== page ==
I cannot stop time, or deadlines, or the pressures of my chosen profession. My only choice is to become more mindful.
S omeone scared me the other day. This well-meaning friend mentioned that November is not only next month, but it will arrive in two weeks. “What! When did that happen?” I shrieked, as if she had just confessed to commanding the Earth to accelerate its orbital velocity around the sun. With no celestial reason for my panic, I can only blame my personal time warp.
For much of 2014, I have treated the approach of any calendar milestone in the same way: Memorial Day (oh no!), July 4th (what?), Labor Day (too soon!), and so it will go to New Year’s Eve (2015, huh?). The older we get, another friend reminded me, the faster time flies. (Wait? Did a shadow just pass by—hooded guy, carrying a scythe?) Deadlines, the omnipresent professional hazards of being a writer, intensify the problem. Every day (week, month…) I play another round of “Beat the Clock.” My breathless racing from one thing to another causes mental myopia, focusing so narrowly on pressing tasks, that everything else in my field of vision blurs.
I cannot stop time, or deadlines, or the pressures of my chosen profession. My only choice is to become more mindful. The practice is perfect in this my favorite time of year. Here, on the southernmost part of the Great Lakes, the majority of trees have at least some color on them. Every day when I go out for a run, I scan my surroundings for bursts of orange, yellow, and red. Upon seeing a stunning display, I tell myself to really look:What a beautiful tree! Sometimes I say the words aloud so the image can elbow its way through the mental clutter and become captured in memory.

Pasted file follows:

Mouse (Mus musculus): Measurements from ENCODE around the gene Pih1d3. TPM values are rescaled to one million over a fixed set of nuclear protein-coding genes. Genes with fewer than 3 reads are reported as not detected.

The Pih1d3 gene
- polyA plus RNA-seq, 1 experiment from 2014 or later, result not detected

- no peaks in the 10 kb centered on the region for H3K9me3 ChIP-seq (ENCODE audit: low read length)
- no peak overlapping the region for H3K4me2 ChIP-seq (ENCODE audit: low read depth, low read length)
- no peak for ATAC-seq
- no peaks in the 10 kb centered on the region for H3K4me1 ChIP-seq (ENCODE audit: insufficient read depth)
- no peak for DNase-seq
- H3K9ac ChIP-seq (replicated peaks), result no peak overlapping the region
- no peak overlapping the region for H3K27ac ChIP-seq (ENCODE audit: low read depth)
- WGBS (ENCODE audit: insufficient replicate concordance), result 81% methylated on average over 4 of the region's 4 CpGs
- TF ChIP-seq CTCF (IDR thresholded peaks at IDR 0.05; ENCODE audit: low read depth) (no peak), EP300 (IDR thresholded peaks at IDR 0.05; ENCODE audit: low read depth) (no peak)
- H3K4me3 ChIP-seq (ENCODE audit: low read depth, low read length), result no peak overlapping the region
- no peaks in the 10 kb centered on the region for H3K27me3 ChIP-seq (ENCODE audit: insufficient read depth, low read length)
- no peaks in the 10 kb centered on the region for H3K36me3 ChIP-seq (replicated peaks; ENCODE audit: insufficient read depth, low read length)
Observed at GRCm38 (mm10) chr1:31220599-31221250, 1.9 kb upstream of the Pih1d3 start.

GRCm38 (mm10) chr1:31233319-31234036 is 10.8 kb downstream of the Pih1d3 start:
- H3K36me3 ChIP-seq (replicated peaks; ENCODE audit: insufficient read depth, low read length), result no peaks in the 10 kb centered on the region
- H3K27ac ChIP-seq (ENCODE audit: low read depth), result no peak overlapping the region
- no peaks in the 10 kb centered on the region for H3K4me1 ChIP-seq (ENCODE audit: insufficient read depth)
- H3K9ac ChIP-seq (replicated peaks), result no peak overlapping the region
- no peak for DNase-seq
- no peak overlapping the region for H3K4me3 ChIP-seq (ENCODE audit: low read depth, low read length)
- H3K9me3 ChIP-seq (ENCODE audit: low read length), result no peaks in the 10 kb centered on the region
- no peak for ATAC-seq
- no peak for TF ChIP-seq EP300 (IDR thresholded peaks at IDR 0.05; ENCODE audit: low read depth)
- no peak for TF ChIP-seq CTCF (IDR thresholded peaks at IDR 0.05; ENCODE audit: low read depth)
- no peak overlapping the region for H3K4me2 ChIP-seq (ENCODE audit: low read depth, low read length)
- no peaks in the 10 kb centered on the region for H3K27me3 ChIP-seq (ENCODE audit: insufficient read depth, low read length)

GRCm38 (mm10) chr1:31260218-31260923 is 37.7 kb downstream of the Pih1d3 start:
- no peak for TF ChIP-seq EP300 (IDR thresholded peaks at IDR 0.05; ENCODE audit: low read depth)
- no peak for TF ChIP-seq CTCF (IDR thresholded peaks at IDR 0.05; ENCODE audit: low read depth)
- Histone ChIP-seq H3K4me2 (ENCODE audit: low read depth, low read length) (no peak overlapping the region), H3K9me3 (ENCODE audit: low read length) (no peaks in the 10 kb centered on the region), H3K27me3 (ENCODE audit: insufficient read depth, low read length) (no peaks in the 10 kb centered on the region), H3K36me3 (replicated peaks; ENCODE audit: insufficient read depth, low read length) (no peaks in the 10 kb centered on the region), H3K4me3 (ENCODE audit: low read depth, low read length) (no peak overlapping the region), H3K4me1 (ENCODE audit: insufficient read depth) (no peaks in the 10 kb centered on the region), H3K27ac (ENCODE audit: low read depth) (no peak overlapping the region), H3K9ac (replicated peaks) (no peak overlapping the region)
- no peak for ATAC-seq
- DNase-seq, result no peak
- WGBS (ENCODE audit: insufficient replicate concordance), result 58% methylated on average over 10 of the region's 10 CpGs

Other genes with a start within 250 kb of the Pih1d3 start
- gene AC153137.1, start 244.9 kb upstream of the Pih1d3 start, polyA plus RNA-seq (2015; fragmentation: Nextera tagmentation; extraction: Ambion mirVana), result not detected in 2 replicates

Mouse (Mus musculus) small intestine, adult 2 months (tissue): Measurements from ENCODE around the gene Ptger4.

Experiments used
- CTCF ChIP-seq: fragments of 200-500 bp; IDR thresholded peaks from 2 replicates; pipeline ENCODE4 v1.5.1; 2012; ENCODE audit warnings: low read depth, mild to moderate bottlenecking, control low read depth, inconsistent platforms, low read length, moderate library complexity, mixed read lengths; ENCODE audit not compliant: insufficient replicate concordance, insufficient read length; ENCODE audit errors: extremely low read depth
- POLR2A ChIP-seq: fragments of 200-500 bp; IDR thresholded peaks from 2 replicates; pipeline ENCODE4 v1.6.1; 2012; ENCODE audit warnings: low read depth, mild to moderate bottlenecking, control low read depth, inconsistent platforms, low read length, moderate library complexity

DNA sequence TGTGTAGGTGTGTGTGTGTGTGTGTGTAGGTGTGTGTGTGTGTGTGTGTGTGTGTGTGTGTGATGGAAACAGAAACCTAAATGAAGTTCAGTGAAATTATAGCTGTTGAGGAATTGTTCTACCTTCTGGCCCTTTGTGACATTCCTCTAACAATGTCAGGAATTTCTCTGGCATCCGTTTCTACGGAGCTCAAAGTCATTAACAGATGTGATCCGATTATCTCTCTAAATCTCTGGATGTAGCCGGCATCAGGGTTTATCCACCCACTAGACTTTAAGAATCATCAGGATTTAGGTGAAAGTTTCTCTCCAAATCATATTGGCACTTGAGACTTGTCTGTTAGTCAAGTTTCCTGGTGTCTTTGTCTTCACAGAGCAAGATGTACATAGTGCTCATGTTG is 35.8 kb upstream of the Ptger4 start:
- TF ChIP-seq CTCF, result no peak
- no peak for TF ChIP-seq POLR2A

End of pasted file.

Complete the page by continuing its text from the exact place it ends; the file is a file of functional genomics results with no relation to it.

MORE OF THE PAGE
Since mid-summer, I have been running along a trail that cuts through the Forest Preserve, a mere four blocks from my house. Last Sunday, while on that path, I found myself immersed in a postcard view of what I remember of Vermont or the Adirondack Mountains (albeit with flat topography)—golden leaves, emerald grass, and charcoal tree trunks. The clouds parted, aiming a spotlight on one tangerine-hued maple.
Nothing stopped—neither time nor runner; we both kept a steady pace. But, in that moment, I willed myself out of my thoughts and into mindfulness in the presence of such autumnal beauty. Now, that snapshot of time, secured in memory, reminds me to stay alert in the midst of busyness that blurs the landscape—and life-scape—around me. I do not want look up one day and find the trees are suddenly bare, or that I’m five years older and can’t recall what I did during that half-decade other than treading work-filled waters.
Today, the ornamental cherry tree in the garden is spotted orange and tinged with red. The lilac leaves burnish yellow, and the maples along the parkway wear orange accents. Fallen leaves carpet the curb, and more spatter the lawn like splotches of yellow paint. Changes come subtly, but steadily—a dynamic panorama that unfolds, whether I choose to pay attention or not. Today, I choose to be mindful.